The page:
If you have a question about gardening in the Birmingham area, ask John. John Floyd has been gardening–and learning about gardening–for more than 30 years. In addition to his day-to-day experience in the garden, John has degrees in horticulture, plant taxonomy, and plant physiology from Auburn and Clemson Universities and was Editor-in-Chief of Southern Living.
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Slug bait usually controls them, but if not I have had good luck pouring beer in shallow tops and putting them under the leaves, and it does the trick over time. But if you have a large infestation, you are going to have to refill the tops several times.
While I have never used this product, I checked with the Hanna Center at the Botanical Gardens, and they say it is an excellent product. Two things to remember, it lasts only a max of ten days and spraying open blooms can cause burn to the petals.
I checked with my friends with the Hanna Center and they agree that if it is just brittle or brown leaves, it is one of two things: the plants got dry and the lower leaves are where the damage is exhibited, or it is just a characterisitc of the plants, as many of the older types have this as a common characteristic.
See answer below.
I like to fertilize them when they finish blooming, but some folks think if you fertilize them once flower buds appear, it will increase bloom size. But I always like to do it after flowering, and make sure they have plenty of water when they are fertliized
Try “Petals from the Past” in Jemison. If anybody has it they do as old fashion roses is one of their specialties.
In our area, and especially in Trussville, our soils are high in phosphorus. That is why Auburn recommends 15-0-15, and yes it can be used as a turf fertilizer too (as most fertilizers can). I got a bag a couple of weeks ago at Universal Pro (formally Universal Seed and Supply).
Actually, I like to fertilize mine before they come into bloom because of the energy the plants need to bloom. Once blooming is finshed a few weeks, I feed them again to encourage additional tuber growth. Fertilization prior to, and after bloom is a common way to handle most perennials.
In order to save water this time of the year, I irrigate if we have not had rain in 4 to 5 days. As the weather moves in hot of course you may need to irrigate every three days. Currently I have mine on 20 minutes per station, but when summer comes I put mine on 30 minutes a station. While I have an automatic system, when we have heavy rains I turn mine off to save water, then turn it back on when it is dry enough to water again.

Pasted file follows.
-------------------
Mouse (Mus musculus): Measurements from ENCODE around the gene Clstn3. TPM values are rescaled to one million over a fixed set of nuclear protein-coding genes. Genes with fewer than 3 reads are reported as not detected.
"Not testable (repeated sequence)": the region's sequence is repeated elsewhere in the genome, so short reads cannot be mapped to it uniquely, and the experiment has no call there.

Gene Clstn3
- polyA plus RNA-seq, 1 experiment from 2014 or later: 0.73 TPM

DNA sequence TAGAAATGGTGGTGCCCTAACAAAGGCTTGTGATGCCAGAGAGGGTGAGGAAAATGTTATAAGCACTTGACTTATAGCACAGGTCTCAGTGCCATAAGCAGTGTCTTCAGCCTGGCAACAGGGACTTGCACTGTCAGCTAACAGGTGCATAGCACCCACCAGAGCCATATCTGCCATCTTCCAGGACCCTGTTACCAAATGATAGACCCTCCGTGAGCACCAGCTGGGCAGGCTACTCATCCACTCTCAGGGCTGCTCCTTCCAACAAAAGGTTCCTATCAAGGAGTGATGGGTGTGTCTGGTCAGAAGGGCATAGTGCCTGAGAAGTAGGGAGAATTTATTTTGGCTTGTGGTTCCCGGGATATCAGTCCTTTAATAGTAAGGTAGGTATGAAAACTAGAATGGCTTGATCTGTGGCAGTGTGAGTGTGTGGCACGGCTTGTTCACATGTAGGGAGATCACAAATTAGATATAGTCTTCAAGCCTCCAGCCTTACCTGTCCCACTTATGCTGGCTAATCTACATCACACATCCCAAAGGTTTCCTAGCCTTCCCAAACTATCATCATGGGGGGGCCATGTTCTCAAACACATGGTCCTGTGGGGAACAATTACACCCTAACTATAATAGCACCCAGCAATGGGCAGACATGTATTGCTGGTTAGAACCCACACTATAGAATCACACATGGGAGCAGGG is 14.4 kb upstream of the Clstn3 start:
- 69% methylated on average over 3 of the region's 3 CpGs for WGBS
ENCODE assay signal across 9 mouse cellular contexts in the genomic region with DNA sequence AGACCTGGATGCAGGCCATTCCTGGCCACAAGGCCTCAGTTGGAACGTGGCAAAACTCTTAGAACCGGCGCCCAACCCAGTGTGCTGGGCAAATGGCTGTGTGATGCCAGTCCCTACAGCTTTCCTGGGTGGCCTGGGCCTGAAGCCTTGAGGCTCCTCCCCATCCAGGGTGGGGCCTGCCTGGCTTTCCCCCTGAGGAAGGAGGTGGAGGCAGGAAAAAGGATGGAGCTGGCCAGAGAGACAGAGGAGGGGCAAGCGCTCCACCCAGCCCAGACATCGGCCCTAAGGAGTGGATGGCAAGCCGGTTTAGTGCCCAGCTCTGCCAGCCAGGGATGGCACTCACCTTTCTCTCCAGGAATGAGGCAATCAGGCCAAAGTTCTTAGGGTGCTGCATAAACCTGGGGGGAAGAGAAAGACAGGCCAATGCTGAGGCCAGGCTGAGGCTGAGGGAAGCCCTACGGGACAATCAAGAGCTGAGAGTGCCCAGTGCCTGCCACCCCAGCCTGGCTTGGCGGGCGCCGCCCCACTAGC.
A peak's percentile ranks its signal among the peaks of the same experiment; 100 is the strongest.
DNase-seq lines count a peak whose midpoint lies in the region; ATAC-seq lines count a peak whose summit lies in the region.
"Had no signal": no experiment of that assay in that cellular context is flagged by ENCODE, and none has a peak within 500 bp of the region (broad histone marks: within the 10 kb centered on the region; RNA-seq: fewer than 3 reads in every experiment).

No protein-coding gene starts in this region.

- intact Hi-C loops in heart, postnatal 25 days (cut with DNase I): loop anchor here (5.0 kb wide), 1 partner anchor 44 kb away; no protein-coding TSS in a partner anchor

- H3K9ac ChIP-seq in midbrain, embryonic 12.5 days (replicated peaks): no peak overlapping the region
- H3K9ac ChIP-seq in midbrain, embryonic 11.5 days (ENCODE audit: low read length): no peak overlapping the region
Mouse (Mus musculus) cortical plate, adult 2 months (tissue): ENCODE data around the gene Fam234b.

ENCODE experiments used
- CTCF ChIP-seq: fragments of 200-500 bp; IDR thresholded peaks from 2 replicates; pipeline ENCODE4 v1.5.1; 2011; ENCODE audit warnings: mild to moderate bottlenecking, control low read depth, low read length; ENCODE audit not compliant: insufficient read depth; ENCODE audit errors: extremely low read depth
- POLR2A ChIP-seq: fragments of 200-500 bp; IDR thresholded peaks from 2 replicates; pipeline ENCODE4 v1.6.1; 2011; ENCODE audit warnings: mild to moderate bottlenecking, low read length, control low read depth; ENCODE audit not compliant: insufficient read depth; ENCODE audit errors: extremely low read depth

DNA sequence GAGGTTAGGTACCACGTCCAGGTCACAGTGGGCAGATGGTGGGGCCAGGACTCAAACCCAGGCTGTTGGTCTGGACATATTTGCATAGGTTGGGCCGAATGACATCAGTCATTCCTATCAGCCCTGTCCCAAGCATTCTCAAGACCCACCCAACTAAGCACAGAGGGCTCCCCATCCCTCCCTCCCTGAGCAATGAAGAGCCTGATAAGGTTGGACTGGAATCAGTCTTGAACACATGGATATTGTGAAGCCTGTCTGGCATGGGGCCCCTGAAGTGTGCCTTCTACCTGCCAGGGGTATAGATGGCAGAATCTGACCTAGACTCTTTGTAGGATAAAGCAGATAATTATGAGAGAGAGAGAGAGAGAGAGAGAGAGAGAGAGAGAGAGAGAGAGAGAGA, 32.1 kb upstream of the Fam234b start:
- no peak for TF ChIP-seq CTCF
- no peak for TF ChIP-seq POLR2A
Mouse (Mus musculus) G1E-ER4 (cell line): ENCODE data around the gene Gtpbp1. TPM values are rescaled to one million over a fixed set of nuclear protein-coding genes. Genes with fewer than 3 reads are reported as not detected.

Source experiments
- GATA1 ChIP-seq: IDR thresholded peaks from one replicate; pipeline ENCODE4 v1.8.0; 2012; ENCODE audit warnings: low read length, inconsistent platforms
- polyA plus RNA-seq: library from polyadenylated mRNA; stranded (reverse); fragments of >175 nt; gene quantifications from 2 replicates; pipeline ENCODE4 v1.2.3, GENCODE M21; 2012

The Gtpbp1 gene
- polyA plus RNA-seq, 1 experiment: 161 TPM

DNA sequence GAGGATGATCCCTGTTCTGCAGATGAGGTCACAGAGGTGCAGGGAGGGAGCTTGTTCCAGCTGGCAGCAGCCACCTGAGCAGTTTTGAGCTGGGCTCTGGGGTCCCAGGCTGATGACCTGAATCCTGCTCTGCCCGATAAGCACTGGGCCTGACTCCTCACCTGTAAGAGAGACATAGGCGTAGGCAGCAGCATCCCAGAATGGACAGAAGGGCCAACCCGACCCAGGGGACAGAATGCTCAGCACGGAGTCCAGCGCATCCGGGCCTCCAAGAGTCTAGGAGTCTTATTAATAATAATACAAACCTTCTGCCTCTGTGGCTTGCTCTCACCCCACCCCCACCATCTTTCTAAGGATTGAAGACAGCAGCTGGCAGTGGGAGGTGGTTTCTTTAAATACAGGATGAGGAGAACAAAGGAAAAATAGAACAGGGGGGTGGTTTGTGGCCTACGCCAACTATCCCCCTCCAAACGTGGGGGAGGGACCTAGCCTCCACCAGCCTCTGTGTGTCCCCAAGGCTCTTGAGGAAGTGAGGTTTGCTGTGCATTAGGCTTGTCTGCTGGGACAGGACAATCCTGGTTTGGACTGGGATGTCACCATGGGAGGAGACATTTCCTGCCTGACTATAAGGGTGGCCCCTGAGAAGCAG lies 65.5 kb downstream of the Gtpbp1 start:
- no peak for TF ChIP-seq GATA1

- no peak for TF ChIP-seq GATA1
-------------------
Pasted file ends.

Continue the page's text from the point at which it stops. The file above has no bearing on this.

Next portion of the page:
Absolutely, just remember it likes shade and water. Actually, if kept watered, the hotter the better.
Well, let me give you a tentative yes, but if you could send me a picture, I could be more specific. If it is annual spring weeds, you could apply a pre-emergent in the fall and control many of them, and reduce what has to be hand pulled. If it is grass, vines, and woody types of weeds, you can paint them with Roundup on a sunny warm day being careful not to get any of the Roundup on the Vinca. I do this by using a sponge brush dipped into the concentrated Roundup. Be sure and wear gloves and do not splatter. Remember the results are not instant but will take a few day to start dying.
Mixed types of turf and large yards are tough to handle. First and foremost, cut the weeds and turf lower than usual now, and keep it cut until the good grass starts turning green. I would recommend you use a pre-emergent herbicide for mixed turf types on an area that large, instead of spraying. I would go to your local farm supply or feed and seed store, tell they the type of turf you have, and ask for a herbicide that would control summer weeds and not hurt the grass. Apply when the grass, not the weeds, greens up. Apply at the recommended rate shown on the bag, and they can help you with this. Again in September go and ask for what they have that will control Poa annua and other winter weeds, and apply in early October at the recommended rate on the bag. By doing this year after year, and good grass cutting and fertilization practices, you should be able to maintain a nice looking lawn, but it is going to take time to get the weeds under control.
Funny you should ask this. I was in Lowe’s – Trussville yesterday, and they had several flats for sale. High filtered shade with well drained soil that can stay moist but not wet are excellent conditions to grow this plant. Mine never last a long time, so good luck and let me know how yours perform.
Variegated pittosporum is an excellent plant and does best in sun. The plants can get large so spacing should be around four feet apart, so buying tiny plants will not make the landscape attractive initially. But before you buy, these pittosporum can be severely injured in a cold winter. If you want another plant that might give you a similar effect, you might want to try the variegated dwarf osmanthus.
My first thought was a camellia or a sasanqua camellia. Bloom color of your choice, and you could underplant it with hosta for summer color. A very sculptural red stemmed semi-weeping Japanese Maple would work, under planted with pansies in winter, too. Other evergreens to consider are Osmanthus (including the variegated one), Gardenia, Chinese Fringe (loropetalum), and Japanese Aucuba. Pieris would be fine, except they do not get tall.